A formulation could be used in patients at risk of respiratory failure to prevent their condition from deteriorating. This methodology has been used to treat HIV/AIDS by an international group of scientists led by Brazilian researchers (image: surface of a human dendritic cell / National Institutes of Health / Wikimedia Commons)
Published on 03/23/2021
By Karina Toledo | Agência FAPESP – A computational tool has helped Brazilian researchers affiliated with the Federal University of São Paulo (UNIFESP) and collaborators in other countries to develop a therapeutic vaccine against HIV, the virus that causes AIDS, that is currently being tested in patients in Brazil.
The group recently published an article on medRxiv in a unreviewed preprint version validating the computational platform and proposing adaptation of the methodology to create a formulation that can help patients recover from the severe form of COVID-19.
“The therapeutic vaccine would be indicated for patients who start displaying a fall in oxygen saturation, which can happen around seven days after the start of symptoms. The idea would be to prevent them progressing to respiratory failure,” said Ricardo Sobhie Diaz, a professor of infectious diseases at UNIFESP’s medical school (Escola Paulista de Medicina) and a coauthor of the study.
With support from FAPESP, Diaz has focused in the past eight years on looking for a “sterilizing cure” for AIDS, meaning the complete elimination of HIV from the body. Current treatment with a drug cocktail can reduce the viral load to zero, but the virus may rebound if the treatment stops.
One of the strategies researched at UNIFESP consists of training certain immune cells to “hunt” the virus in the host even if it is latent (inert inside lymphocytes and not replicating) or hiding in regions that cannot be reached by antiretroviral drugs. Italian, German and Egyptian scientists are participating in the project.
“We’ve developed a vaccine based on dendritic cells, also known as ‘antigen-presenting cells’. These defense cells teach T-CD4 lymphocytes to recognize particles of viruses, bacteria or any other invaders,” Diaz said. “CD4 cells in turn get CD8 lymphocytes, also called cytotoxic cells, to hunt down and eliminate cells infected by that specific antigen.”
In the UNIFESP study, dendritic cells are “trained” in the laboratory in a personalized manner for each patient. The researchers sequence the virus taken from the patient, focusing on the group-specific antigen (GAG), a region of the viral genome considered highly immunogenic.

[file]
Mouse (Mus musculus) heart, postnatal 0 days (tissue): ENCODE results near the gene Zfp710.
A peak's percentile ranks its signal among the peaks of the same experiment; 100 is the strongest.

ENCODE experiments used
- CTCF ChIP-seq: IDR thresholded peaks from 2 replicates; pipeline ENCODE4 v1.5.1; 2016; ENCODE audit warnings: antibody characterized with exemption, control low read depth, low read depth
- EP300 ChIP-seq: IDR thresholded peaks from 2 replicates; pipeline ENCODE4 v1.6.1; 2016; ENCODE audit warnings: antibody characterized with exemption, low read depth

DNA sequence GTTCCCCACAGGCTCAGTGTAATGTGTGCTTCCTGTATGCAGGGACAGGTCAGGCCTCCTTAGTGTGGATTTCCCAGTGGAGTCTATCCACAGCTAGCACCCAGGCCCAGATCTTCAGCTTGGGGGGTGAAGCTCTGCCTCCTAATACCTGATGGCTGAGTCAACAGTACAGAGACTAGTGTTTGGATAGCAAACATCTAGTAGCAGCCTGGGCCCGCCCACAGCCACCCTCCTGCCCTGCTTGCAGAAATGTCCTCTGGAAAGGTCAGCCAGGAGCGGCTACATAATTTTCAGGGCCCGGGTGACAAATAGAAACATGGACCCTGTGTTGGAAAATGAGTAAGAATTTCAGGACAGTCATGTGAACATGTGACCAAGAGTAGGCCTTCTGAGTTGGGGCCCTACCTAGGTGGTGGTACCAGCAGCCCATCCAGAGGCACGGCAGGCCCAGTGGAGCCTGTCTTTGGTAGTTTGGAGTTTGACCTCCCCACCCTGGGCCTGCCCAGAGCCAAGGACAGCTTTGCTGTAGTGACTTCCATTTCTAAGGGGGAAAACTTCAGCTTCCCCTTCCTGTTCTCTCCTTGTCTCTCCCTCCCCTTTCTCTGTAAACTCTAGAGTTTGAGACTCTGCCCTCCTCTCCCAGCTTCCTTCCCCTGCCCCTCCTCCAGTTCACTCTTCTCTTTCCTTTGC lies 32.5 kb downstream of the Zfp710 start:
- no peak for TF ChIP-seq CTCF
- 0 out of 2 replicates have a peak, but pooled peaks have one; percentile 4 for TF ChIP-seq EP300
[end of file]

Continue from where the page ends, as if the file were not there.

Each patient’s genetic profile is also analyzed by sequencing the genes that encode human leukocyte antigens (HLAs). In this case, the aim is to discover which proteins are used by the dendritic cells to recognize and present the antigens.
“We developed a computational tool called Custommune, which analyzes the genetic data and selects epitopes [peptides made up of nine amino acids] capable of inducing a strong antiviral response in the individual concerned. We synthesize these peptides in the lab and have them interact in vitro with dendritic cells,” Diaz said.
The dendritic cells are obtained from a blood sample donated by the patient to be treated. The researchers process the blood serum to extract monocytes (a type of white blood cell), which they expose to certain cytokines (proteins that act as signals to the immune system) to induce the transformation.
The dendritic cells are then injected into each patient’s lymphatic system via the groin and underarms so that they can “train” the lymphocytes to eliminate the virus.
The methodology was tested in ten patients who each received three doses of the vaccine. Preliminary analyses suggest that the formulation triggered an antiviral response in the host.
“After each dose, we collected another blood sample from the volunteers and extracted CD4 and CD8 lymphocytes,” Diaz explained. “These cells were put to interact in vitro with the viral peptides used to make the therapeutic vaccine. We observed that in this situation, lymphocytes began producing molecules such as interleukin-2, tumor necrosis factor alpha and interferon-gamma, all of which are proinflammatory cytokines characteristic of an antiviral response. With each dose of the vaccine, we observed a significant linear increase in cytokine production.”
As controls, the leukocytes from the patients were placed together with antigens from the bacterium Staphylococcus aureus, and in this case, no cytokines were produced.
All participants in the study had been taking an “AIDS cocktail” (antiretroviral therapy) for at least two years. It was not possible to evaluate the effect of the vaccine in terms of viral load suppression, as viral load was undetectable when the study began. Antiretroviral therapy was suspended during the study. In two participants, the virus was not detected in blood plasma in most of the samples collected for analysis.
The researchers now plan to conduct a clinical trial with 50 volunteers. Currently, this plan has been put on hold because of the pandemic. The proposal is to combine the therapeutic vaccine with the standard cocktail plus two drugs not normally used in AIDS treatment.
According to Diaz, in the case of COVID-19, the therapeutic vaccine would also have to be personalized for each patient. “For the article, Italian scientist Andrea Savarino [Università Cattolica del Sacro Cuore] simulated the use of the tool to select SARS-CoV-2 antigens that could be used in a formulation,” he said. “The computational platform can be used to develop vaccines based on dendritic cells, peptides or DNA.”
The article “Custommune: a web tool to design personalized and population-targeted vaccine epitopes” can be retrieved from www.medrxiv.org/content/10.1101/2020.04.25.20079426v1.